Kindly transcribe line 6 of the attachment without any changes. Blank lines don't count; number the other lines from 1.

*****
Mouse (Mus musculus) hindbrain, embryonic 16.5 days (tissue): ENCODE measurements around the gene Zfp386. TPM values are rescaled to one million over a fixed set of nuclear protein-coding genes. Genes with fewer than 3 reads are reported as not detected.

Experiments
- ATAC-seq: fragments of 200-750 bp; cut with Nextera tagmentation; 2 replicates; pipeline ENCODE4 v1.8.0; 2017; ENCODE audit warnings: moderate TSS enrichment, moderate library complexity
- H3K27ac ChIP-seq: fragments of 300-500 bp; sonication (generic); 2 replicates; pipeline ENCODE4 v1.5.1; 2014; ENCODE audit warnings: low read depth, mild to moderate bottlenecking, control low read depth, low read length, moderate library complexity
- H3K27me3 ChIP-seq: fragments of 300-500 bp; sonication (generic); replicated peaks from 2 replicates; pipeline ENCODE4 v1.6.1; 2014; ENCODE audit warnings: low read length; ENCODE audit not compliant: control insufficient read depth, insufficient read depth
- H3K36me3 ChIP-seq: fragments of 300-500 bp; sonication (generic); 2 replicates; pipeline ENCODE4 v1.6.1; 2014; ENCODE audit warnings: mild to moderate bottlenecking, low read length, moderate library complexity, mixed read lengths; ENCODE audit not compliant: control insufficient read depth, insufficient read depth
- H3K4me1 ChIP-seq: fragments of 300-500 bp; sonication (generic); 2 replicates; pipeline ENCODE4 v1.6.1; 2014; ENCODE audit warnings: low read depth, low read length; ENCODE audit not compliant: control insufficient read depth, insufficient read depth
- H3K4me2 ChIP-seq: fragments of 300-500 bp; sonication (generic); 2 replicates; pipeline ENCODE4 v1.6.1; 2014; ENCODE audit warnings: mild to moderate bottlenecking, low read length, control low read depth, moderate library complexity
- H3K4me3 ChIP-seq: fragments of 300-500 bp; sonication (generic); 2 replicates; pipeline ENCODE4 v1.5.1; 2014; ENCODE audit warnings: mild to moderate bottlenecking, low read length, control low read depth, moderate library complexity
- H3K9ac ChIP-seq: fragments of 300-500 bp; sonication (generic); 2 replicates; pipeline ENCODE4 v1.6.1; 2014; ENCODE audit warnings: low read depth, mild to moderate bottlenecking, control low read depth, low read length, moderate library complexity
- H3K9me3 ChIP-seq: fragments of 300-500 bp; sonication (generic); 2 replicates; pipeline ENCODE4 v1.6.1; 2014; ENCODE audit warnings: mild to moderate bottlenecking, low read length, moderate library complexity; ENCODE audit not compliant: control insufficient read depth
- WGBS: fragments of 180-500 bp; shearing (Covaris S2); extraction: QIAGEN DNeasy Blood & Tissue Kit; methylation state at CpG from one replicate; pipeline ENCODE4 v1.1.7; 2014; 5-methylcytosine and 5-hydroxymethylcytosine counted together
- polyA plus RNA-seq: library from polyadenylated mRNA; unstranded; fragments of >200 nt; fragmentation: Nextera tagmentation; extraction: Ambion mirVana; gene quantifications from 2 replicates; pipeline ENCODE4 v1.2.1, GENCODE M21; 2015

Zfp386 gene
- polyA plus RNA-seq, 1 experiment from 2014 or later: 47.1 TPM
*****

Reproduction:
- H3K36me3 ChIP-seq: fragments of 300-500 bp; sonication (generic); 2 replicates; pipeline ENCODE4 v1.6.1; 2014; ENCODE audit warnings: mild to moderate bottlenecking, low read length, moderate library complexity, mixed read lengths; ENCODE audit not compliant: control insufficient read depth, insufficient read depth